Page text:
Finding the best position for entrances to the fish pass is not easy and rarely obvious, especially at hydroelectric dams. The hydraulic barrier to the fish may be right at the exit of the draft tubes, upstream of a zone of large turbulent eddies resulting from turbine discharges. On the other hand when the residual energy from the turbine water is significantly high, the hydraulic barrier may occur further downstream. Finally the location of the hydraulic barrier can vary at the same site, depending upon which turbines are in use at any one time.

When the barrier zones cannot be clearly identified at a particular site and are likely to vary depending on dam operating conditions, meaning that the correct fish pass entrance locations are not obvious, the effectiveness will be considerably improved by installing several entrances at points which appear, a priori to be the most favourable. The problem is extremely complicated and difficult to solve in the case where the fish passage facility is intended to suit several species whose swimming abilities and migratory behaviour are very different, or sometimes even unknown. This gives rise to the necessity to define the target species clearly at the outset of the project.

The discharge through the fish passage facility must be sufficient to compete with the flow in the river during the migration period. It is difficult to give precise criteria, but generally the flow passing through the fish pass must be of the order of 1-5 percent of the competing flow. It is clear that the higher the percentage flow of the watercourse passing through the fish pass, the greater the attraction of the pass will be. Although it is quite possible to direct a large fraction of the flow of the river through the fish pass in the case of small rivers, this is not the case in large rivers where the mean flow can exceed several hundred cubic metres per second. It then becomes difficult, in terms of cost, to maintain a sufficient flow through the facility, particularly during high water periods. On major rivers an attraction flow of around 10 percent of the minimum flow of the river (for the lower design flow) and between 1 and 1.5 percent of the higher design flow seem to be satisfactory for a well located fish pass to work.

When a large quantity of water is needed to attract fish into a fish pass (several cubic metres per second) only a fraction should be allowed through the fish pass itself in order to limit the size and the cost of the facilities. The auxiliary flow needed to boost up the attraction is then injected at low pressure and velocity through screens in the downstream section of the pass, or at the entrance itself. The simplest option is to add the auxiliary flow (or supplementary attraction flow) by gravity, after dissipation of the energy in a pool. At large dams, the auxiliary flow can also be created either by pumping water from the downstream pool or by sending water from upstream through one or several small special turbines that reduce, to a certain extent, the electric energy production losses and thus, in general, please the energy companies (Bates 1992; Larinier 1992a).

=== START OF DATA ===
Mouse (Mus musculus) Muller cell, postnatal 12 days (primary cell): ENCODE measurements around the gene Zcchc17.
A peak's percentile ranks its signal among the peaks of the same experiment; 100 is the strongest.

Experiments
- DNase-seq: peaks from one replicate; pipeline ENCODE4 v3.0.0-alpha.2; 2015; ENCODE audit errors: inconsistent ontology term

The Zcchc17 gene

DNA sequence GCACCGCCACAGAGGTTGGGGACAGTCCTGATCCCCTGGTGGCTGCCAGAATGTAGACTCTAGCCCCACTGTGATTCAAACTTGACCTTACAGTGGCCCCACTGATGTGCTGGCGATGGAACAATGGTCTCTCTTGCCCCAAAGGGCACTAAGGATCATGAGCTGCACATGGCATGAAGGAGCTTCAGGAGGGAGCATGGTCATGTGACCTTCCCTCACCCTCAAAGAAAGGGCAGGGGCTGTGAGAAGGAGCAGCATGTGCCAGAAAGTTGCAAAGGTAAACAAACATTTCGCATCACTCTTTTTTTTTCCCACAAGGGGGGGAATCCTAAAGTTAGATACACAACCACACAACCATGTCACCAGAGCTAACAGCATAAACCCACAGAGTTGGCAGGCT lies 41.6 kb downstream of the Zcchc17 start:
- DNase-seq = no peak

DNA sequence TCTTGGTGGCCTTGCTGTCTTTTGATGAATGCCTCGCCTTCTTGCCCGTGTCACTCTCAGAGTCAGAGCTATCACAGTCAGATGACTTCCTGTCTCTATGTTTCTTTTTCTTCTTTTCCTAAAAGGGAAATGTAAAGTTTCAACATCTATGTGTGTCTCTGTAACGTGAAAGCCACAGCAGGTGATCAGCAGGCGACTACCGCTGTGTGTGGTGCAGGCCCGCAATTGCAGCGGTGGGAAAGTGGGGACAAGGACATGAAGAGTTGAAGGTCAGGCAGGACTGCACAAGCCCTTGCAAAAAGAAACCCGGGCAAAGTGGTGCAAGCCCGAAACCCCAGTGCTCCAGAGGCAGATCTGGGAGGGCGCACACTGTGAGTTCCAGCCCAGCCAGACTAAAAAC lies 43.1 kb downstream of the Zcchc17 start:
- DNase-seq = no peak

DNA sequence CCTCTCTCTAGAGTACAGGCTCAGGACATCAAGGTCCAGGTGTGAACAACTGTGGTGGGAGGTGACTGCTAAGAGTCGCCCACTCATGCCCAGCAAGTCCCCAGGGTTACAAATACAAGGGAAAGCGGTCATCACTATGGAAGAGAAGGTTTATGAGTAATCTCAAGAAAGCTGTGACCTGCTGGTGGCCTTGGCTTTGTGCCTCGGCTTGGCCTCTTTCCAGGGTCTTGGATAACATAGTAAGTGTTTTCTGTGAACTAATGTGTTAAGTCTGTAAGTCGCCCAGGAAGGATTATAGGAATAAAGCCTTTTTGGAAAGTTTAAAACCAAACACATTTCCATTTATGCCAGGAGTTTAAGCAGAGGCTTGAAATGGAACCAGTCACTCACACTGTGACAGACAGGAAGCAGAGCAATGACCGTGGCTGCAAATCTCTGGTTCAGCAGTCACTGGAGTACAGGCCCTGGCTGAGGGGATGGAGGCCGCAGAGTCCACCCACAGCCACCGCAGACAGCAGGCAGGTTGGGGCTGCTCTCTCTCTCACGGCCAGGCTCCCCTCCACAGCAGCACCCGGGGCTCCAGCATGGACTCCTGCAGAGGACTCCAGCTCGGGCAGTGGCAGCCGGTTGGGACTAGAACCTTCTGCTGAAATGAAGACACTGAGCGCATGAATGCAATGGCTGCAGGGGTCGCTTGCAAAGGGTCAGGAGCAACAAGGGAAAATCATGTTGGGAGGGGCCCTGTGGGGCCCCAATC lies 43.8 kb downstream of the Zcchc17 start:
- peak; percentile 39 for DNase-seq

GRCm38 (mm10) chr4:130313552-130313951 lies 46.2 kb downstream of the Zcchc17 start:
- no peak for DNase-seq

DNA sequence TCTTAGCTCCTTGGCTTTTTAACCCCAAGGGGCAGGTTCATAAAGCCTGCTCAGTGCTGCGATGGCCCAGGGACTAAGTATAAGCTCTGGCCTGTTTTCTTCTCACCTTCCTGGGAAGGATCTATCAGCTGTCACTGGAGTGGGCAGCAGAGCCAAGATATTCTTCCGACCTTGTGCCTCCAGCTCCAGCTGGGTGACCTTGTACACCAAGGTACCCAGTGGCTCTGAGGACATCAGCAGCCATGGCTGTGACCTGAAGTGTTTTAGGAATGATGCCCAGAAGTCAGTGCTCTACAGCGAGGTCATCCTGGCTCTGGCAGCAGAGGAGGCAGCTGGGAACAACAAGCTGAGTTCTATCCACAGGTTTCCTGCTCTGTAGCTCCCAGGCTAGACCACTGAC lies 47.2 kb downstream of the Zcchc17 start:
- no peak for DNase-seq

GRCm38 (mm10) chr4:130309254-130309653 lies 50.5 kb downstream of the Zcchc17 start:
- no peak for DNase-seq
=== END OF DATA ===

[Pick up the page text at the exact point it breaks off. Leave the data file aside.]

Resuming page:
EFFECTIVENESS AND EFFICIENCY OF UPSTREAM FISH FACILITIES

The answer to the question “are fish passes effective mitigation means” is not obvious. The biological objectives of building a fish pass vary according to site and even on the same site depending on the species considered. The concept of effectiveness is therefore very variable and can only be defined with respect to an objective.

The concepts of effectiveness and efficiency may be used to clarify the degree of mitigation provided by a fish pass. Effectiveness is a qualitative concept, which consists in checking that the pass is capable of letting all target species through, within the range of environmental conditions observed during the migration period. Effectiveness may be measured through inspections and checks, i.e. visual inspection, trapping, video checks (Travade et al. 1998).

The efficiency of a fish pass is a more quantitative description of its performance. It may be defined as the proportion of stock present at the dam which then enters and successfully moves through the fish pass in what is considered an acceptable period of time. The methods giving an insight into the efficiency of a pass are more complicated than those for effectiveness. Marking and telemetry are valuable techniques to assess the overall efficiency of fish passes and the cumulative effect of various dams along a migration path.

The targeted effectiveness for a given site must be defined with respect to the biological objectives sought. It is therefore related to the species considered, the number of obstacles on the river and the position of the obstacle on the migration route.